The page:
Avoiding capital killers

If recent business history has taught us anything, it is that boards and management can be wonderfully creative. Some have and others continue to invent new and creative ways of destroying and losing vast amounts of shareholder money, while being paid handsomely and expropriating funds for themselves.

Stocks from companies like these are called capital killers and can sneak into investor portfolios if the warning signs are not detected. Avoiding these stocks will increase portfolio value and save to effort of putting a stop loss on each stock position. Australian investor Howard Coleman suggests the following three indicators to keep capital killers out of portfolios:

1. Past business performance:

Take a full economic cycle of ten years into consideration when looking at a company’s business performance. Watch out for the following warning signs:

  1. Not very profitable business (Low Return on Equity)
  2. Owner profits not growing (Low Earnings per Share over cycle)
  3. Unpredictable future earnings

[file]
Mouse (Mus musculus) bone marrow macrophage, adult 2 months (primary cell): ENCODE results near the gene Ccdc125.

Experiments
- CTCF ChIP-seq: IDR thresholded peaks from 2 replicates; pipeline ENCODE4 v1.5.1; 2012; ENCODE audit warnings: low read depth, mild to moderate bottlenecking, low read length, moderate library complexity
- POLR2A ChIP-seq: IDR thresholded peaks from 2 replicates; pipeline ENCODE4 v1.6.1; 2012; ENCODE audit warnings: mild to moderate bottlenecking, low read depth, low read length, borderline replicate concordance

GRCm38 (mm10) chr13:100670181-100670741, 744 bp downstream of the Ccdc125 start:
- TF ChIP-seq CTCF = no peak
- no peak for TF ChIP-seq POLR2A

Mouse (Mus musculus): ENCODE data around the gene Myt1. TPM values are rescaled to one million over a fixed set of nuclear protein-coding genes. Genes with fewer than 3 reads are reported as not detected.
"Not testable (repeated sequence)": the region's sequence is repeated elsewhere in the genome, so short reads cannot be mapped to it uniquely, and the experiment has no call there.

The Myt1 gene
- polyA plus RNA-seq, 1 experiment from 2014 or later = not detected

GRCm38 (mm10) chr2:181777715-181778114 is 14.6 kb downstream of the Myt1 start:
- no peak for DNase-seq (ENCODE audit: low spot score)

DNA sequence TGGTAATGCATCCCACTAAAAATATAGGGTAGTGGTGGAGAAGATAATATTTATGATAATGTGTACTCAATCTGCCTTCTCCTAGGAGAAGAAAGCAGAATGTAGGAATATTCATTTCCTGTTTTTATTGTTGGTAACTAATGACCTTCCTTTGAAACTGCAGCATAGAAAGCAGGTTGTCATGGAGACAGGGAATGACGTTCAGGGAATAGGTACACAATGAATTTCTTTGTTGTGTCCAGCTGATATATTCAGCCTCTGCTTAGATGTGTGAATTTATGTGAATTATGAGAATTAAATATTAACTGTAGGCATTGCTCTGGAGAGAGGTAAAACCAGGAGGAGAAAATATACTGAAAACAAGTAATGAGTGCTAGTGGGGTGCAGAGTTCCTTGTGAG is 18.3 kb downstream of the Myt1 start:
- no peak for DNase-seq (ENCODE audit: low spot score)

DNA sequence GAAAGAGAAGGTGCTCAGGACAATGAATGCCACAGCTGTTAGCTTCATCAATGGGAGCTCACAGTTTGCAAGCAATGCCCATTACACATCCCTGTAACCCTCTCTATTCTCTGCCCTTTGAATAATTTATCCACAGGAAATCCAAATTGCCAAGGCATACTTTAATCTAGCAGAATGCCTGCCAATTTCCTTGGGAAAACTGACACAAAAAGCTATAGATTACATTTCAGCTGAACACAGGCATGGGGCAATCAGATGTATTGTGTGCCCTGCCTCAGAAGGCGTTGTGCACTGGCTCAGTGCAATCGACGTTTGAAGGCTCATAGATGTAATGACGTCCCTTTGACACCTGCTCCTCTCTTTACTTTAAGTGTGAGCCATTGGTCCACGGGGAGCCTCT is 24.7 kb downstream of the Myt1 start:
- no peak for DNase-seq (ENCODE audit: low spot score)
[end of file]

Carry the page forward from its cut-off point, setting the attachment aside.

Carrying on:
4. Business has too much debt (High Debt-to-Equity ratio)

2. Business model:

In order to understand a company’s strategy and how it drives profits and losses, it is essential to thoroughly understand the current business model. Companies exhibiting the following tendencies are potential capital killers:

  1. Hard to understand or damaged business model (What is exactly the model?)
  2. New technology (Trying to prove something new)
  3. On-going turnaround (Trust us!)
  4. Great story (But no profits in sight)
  5. Consumes capital (Our money)
  6. Takes a long time to deliver (Time risk)

3. Management motivation

People run businesses and that is what you’re investing in. As an investor, you need to feel 100% comfortable with the business’ strategy, focus and goals. It’s important to understand what motivates the management. Avoid boards and management teams exhibiting these management capital killer characteristics:

  1. Strategy not clear (What is the strategy?)
  2. Untrustworthy management (Did not deliver on previous promises)
  3. Empire builders (Acquisitions and building extravagant landmark headquarters)
  4. Overpaid management (Check compensation reports)
  5. Management always wins (No negative repercussions for failing to meet targets)


Remember to carefully look at past business performance, the business model and most importantly board and management motivation to detect and keep capital killers out of your portfolio.

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